Why I’ve Lost Faith In Quantitative Research For Competitive Benchmarking
By Randy Shattuck
It seems pretty much every day now I see an email or post on LinkedIn that invites me to compare my marketing plan, budget or approach to “best-in-class” companies. I used to pay attention to these and even put some stock in them. In fact, I’ve built marketing plans in the past based in part by what these surveys say.
But no longer. I’ve lost faith in most quantitative research studies that provide competitive benchmarks. I think you should too. Here are my reasons.
My top reasons
Here are my top four reasons for having lost faith in most quantitative research studies for competitive benchmarking.
- -Only companies whose primary business is research practice sophisticated enough models and intellectual rigor to produce credible data.
- -I’ve been a part of research teams who try to interpret and manipulate data.
- -I find most research methodologies to be specious.
- -I don’t believe it’s wise to base your marketing plans on what your competitors do.
Let’s look at each of these in more detail.
Only companies whose primary business is research practice sophisticated enough models and intellectual rigor to produce credible data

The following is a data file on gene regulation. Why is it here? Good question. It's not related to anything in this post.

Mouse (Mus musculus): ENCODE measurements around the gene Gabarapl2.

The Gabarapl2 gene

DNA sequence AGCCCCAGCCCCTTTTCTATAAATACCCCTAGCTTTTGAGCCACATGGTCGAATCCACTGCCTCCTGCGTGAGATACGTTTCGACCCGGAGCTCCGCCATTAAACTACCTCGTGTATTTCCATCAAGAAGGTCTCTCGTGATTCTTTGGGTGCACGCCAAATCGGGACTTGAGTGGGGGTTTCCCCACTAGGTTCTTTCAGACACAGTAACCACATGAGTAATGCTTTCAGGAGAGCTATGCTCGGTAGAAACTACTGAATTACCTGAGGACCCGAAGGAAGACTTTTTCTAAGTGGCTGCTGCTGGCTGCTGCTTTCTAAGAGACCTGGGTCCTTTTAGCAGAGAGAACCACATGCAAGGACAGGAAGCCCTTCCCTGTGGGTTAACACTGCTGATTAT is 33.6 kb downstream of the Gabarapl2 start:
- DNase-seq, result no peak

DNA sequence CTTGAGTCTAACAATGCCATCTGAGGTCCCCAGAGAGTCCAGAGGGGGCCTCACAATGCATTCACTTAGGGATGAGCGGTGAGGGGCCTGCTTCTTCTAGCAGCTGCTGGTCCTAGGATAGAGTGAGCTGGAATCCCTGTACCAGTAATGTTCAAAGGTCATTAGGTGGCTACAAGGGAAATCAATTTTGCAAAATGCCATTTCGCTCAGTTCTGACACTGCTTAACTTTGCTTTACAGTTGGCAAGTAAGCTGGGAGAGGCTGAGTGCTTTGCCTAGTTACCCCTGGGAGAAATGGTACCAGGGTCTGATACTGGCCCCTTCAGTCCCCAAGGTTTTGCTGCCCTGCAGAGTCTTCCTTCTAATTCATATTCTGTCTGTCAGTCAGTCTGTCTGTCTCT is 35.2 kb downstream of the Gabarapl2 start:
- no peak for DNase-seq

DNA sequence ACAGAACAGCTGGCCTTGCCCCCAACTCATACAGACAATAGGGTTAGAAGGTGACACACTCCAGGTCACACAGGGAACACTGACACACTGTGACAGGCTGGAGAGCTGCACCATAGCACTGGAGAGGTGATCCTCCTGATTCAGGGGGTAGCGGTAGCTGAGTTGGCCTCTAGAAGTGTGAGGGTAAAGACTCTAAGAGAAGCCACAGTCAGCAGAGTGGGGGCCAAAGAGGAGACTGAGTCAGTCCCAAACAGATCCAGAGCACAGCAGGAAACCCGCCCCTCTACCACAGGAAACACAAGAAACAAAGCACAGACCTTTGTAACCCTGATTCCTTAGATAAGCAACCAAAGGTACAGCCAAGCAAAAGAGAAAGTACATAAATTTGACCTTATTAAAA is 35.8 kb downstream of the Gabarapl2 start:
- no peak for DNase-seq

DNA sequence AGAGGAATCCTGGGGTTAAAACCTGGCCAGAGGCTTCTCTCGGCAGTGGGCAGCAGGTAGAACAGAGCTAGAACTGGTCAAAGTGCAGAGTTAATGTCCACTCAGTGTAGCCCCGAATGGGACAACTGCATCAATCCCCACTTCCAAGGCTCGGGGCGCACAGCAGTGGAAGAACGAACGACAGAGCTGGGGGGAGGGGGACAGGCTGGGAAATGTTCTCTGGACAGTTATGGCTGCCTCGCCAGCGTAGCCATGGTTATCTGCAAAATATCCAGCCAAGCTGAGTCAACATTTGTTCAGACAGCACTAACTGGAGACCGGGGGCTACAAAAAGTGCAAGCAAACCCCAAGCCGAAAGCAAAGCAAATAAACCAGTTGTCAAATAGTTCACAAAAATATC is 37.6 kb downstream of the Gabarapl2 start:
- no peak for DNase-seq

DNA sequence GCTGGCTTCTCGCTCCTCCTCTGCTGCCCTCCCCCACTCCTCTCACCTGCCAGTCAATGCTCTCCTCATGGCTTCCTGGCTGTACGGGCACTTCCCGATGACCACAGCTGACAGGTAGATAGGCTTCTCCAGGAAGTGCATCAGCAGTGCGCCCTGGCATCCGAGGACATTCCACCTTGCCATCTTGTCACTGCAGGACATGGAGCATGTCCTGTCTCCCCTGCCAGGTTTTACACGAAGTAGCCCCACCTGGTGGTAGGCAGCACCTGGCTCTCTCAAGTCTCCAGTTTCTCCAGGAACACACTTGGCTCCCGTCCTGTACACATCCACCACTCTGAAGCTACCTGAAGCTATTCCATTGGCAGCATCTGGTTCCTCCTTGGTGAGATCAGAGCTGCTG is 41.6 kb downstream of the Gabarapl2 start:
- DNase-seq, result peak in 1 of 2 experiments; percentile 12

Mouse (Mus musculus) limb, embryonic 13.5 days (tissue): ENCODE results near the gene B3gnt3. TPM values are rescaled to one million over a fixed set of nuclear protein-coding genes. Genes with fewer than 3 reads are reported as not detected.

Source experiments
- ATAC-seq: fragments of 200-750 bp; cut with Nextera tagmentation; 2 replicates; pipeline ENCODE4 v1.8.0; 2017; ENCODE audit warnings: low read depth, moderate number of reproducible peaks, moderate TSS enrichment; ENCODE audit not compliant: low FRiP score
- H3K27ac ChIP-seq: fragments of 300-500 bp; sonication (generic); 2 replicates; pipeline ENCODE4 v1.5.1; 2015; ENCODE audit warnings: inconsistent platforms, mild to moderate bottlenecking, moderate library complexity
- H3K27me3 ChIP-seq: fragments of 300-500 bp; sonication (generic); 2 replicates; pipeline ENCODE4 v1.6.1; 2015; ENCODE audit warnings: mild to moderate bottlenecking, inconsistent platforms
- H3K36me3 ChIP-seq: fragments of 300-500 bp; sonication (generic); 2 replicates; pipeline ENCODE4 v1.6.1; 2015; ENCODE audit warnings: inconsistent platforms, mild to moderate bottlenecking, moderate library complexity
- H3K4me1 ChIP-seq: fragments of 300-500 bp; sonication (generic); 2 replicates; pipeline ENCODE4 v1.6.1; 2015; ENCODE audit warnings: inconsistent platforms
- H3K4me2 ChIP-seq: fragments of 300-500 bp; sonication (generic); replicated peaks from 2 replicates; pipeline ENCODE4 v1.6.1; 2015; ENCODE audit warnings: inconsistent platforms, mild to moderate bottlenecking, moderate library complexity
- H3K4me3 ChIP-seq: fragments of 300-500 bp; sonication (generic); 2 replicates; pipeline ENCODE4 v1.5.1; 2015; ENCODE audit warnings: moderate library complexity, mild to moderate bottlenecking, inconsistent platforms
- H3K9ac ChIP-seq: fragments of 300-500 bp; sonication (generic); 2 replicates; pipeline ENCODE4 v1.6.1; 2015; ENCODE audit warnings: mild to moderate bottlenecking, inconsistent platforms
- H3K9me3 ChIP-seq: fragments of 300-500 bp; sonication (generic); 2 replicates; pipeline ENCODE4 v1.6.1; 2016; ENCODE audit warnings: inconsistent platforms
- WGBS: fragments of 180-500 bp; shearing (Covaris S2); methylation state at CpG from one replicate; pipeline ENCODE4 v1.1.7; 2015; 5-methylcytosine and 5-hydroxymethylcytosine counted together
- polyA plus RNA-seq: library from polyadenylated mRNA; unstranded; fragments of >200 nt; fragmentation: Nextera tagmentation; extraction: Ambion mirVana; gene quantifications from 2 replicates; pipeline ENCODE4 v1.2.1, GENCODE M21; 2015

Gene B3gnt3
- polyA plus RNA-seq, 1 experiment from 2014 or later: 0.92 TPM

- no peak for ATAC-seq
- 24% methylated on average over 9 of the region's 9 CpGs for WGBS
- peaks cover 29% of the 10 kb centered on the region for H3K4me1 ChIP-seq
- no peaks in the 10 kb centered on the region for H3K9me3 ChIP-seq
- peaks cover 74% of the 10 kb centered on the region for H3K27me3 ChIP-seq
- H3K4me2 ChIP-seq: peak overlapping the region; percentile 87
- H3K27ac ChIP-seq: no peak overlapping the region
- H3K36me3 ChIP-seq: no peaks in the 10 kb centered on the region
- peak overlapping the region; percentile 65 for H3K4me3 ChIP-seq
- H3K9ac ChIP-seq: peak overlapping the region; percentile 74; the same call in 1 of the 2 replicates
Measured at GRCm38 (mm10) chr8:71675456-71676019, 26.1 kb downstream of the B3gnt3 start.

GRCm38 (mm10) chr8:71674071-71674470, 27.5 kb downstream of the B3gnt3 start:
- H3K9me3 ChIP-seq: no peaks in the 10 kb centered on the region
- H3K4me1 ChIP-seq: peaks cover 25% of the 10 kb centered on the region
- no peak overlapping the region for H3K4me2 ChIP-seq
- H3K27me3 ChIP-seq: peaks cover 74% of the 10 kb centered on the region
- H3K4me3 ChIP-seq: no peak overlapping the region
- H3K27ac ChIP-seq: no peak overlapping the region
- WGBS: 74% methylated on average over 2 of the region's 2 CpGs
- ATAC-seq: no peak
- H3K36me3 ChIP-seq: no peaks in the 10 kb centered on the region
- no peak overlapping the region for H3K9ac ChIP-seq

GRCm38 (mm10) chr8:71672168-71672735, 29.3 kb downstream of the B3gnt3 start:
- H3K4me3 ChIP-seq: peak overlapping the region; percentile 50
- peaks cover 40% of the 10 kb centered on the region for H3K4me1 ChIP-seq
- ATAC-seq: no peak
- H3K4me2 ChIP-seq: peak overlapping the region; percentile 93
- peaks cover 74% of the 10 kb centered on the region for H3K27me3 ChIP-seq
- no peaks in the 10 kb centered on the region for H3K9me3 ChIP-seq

So before I go too far on this subject, I want to qualify a few things. I do believe in the value of competitive benchmarking research if it is based on credible data and professional research methodologies from an independent third-party.
I don’t believe you should blindly follow whatever competitors are doing. But I do think it’s valuable to know what competitors in your industry are doing to go to market, win deals and position effectively… If you can trust the data.
But that’s really the core of my issue. So much of the so-called competitive benchmarking data that is being presented these days is based on specious and unreliable research methods. In part, this trend has come about because online research tools have made it easy. Anyone can sign up for a SurveyMonkey account and begin asking questions within minutes. But will the data be reliable, useful or insightful? I don’t think so.
Let me tell you why I say this. I have a background in psychology and statistical analyses. I believe in being very data-driven, as my clients will attest. But I believe in good data, sound data that is related to the topics and issues that will help me and my clients.